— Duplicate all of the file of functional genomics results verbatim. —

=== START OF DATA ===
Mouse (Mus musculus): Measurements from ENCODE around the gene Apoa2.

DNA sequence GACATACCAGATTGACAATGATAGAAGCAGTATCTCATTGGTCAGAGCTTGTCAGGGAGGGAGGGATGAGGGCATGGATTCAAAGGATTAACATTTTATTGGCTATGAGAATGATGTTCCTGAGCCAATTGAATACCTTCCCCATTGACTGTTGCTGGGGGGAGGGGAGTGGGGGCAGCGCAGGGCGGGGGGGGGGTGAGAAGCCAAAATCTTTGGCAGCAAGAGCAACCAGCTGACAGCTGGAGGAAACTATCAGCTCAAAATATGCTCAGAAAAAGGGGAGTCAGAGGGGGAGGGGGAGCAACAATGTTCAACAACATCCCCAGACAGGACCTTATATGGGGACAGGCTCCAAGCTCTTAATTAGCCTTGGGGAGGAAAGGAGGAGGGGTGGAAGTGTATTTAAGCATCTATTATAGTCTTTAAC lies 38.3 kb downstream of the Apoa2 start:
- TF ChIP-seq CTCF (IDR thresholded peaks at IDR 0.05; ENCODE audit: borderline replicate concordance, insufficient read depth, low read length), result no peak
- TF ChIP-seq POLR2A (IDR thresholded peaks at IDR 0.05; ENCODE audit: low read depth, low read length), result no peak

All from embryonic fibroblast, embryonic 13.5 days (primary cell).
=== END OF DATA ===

Mouse (Mus musculus): Measurements from ENCODE around the gene Apoa2.

DNA sequence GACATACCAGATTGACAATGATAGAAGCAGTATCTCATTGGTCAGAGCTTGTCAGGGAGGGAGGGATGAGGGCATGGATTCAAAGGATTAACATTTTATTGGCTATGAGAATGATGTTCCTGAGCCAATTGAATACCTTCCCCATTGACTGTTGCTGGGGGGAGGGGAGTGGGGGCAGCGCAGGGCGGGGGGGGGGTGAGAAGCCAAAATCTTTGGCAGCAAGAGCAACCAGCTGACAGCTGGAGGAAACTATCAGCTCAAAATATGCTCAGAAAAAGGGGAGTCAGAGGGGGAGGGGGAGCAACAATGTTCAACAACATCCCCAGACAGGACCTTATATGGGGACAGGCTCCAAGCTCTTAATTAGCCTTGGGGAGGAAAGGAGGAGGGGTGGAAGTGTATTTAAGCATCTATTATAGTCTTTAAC lies 38.3 kb downstream of the Apoa2 start:
- TF ChIP-seq CTCF (IDR thresholded peaks at IDR 0.05; ENCODE audit: borderline replicate concordance, insufficient read depth, low read length), result no peak
- TF ChIP-seq POLR2A (IDR thresholded peaks at IDR 0.05; ENCODE audit: low read depth, low read length), result no peak

All from embryonic fibroblast, embryonic 13.5 days (primary cell).